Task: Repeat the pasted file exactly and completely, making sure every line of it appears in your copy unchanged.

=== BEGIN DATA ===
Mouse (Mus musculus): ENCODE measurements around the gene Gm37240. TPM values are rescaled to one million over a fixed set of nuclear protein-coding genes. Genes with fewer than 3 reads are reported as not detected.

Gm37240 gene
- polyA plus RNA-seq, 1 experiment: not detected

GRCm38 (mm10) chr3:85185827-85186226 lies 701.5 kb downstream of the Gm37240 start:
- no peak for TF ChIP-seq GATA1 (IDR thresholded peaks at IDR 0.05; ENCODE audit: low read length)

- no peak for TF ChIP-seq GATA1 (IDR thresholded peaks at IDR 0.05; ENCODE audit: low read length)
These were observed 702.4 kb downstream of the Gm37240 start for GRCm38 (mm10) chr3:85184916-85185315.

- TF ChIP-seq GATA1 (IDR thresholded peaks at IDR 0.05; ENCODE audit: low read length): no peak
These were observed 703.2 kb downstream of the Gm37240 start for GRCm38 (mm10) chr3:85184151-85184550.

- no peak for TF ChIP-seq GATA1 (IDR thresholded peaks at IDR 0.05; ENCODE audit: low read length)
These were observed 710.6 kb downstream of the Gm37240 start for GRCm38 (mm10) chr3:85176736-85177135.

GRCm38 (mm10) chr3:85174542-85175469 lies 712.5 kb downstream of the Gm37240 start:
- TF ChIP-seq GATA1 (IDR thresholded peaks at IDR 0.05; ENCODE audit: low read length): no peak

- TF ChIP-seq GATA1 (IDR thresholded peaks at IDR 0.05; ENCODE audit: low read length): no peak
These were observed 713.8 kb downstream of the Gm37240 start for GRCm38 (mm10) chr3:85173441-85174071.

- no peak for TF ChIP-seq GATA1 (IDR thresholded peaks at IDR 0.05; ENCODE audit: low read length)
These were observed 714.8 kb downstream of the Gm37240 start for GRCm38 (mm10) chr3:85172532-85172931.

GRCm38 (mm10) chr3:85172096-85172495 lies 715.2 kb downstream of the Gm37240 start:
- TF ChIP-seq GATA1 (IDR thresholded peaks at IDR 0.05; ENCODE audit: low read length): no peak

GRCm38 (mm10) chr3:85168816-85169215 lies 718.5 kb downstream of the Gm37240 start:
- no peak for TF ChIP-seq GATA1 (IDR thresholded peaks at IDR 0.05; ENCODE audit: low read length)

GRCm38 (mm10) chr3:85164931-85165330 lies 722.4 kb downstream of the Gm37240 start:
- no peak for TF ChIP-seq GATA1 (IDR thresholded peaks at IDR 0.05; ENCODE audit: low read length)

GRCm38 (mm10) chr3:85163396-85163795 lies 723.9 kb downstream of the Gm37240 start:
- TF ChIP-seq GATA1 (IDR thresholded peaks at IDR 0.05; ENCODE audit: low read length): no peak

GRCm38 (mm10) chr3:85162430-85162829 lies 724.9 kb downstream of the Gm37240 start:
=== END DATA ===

Mouse (Mus musculus): ENCODE measurements around the gene Gm37240. TPM values are rescaled to one million over a fixed set of nuclear protein-coding genes. Genes with fewer than 3 reads are reported as not detected.

Gm37240 gene
- polyA plus RNA-seq, 1 experiment: not detected

GRCm38 (mm10) chr3:85185827-85186226 lies 701.5 kb downstream of the Gm37240 start:
- no peak for TF ChIP-seq GATA1 (IDR thresholded peaks at IDR 0.05; ENCODE audit: low read length)

- no peak for TF ChIP-seq GATA1 (IDR thresholded peaks at IDR 0.05; ENCODE audit: low read length)
These were observed 702.4 kb downstream of the Gm37240 start for GRCm38 (mm10) chr3:85184916-85185315.

- TF ChIP-seq GATA1 (IDR thresholded peaks at IDR 0.05; ENCODE audit: low read length): no peak
These were observed 703.2 kb downstream of the Gm37240 start for GRCm38 (mm10) chr3:85184151-85184550.

- no peak for TF ChIP-seq GATA1 (IDR thresholded peaks at IDR 0.05; ENCODE audit: low read length)
These were observed 710.6 kb downstream of the Gm37240 start for GRCm38 (mm10) chr3:85176736-85177135.

GRCm38 (mm10) chr3:85174542-85175469 lies 712.5 kb downstream of the Gm37240 start:
- TF ChIP-seq GATA1 (IDR thresholded peaks at IDR 0.05; ENCODE audit: low read length): no peak

- TF ChIP-seq GATA1 (IDR thresholded peaks at IDR 0.05; ENCODE audit: low read length): no peak
These were observed 713.8 kb downstream of the Gm37240 start for GRCm38 (mm10) chr3:85173441-85174071.

- no peak for TF ChIP-seq GATA1 (IDR thresholded peaks at IDR 0.05; ENCODE audit: low read length)
These were observed 714.8 kb downstream of the Gm37240 start for GRCm38 (mm10) chr3:85172532-85172931.

GRCm38 (mm10) chr3:85172096-85172495 lies 715.2 kb downstream of the Gm37240 start:
- TF ChIP-seq GATA1 (IDR thresholded peaks at IDR 0.05; ENCODE audit: low read length): no peak

GRCm38 (mm10) chr3:85168816-85169215 lies 718.5 kb downstream of the Gm37240 start:
- no peak for TF ChIP-seq GATA1 (IDR thresholded peaks at IDR 0.05; ENCODE audit: low read length)

GRCm38 (mm10) chr3:85164931-85165330 lies 722.4 kb downstream of the Gm37240 start:
- no peak for TF ChIP-seq GATA1 (IDR thresholded peaks at IDR 0.05; ENCODE audit: low read length)

GRCm38 (mm10) chr3:85163396-85163795 lies 723.9 kb downstream of the Gm37240 start:
- TF ChIP-seq GATA1 (IDR thresholded peaks at IDR 0.05; ENCODE audit: low read length): no peak

GRCm38 (mm10) chr3:85162430-85162829 lies 724.9 kb downstream of the Gm37240 start: